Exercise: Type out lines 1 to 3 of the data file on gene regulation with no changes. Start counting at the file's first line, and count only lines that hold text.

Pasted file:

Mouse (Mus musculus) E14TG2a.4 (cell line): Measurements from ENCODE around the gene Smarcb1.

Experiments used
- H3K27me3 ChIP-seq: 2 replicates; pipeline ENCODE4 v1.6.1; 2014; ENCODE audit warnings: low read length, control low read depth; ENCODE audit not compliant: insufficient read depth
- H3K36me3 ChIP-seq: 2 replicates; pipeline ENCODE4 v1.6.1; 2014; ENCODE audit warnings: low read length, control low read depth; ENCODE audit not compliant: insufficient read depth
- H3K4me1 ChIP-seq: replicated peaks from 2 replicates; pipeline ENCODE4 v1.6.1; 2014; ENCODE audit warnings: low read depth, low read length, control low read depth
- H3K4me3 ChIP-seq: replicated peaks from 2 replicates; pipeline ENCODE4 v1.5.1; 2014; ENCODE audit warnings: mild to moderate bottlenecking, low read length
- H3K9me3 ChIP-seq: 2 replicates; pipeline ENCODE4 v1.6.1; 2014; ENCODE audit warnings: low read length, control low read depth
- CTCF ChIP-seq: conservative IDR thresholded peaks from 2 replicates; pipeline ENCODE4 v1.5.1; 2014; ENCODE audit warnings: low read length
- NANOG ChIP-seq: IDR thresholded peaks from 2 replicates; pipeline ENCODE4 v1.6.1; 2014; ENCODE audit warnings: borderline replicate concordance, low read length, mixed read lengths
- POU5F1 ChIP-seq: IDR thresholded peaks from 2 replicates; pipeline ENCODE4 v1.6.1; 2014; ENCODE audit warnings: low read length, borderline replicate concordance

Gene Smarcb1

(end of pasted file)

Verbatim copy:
Mouse (Mus musculus) E14TG2a.4 (cell line): Measurements from ENCODE around the gene Smarcb1.

Experiments used
- H3K27me3 ChIP-seq: 2 replicates; pipeline ENCODE4 v1.6.1; 2014; ENCODE audit warnings: low read length, control low read depth; ENCODE audit not compliant: insufficient read depth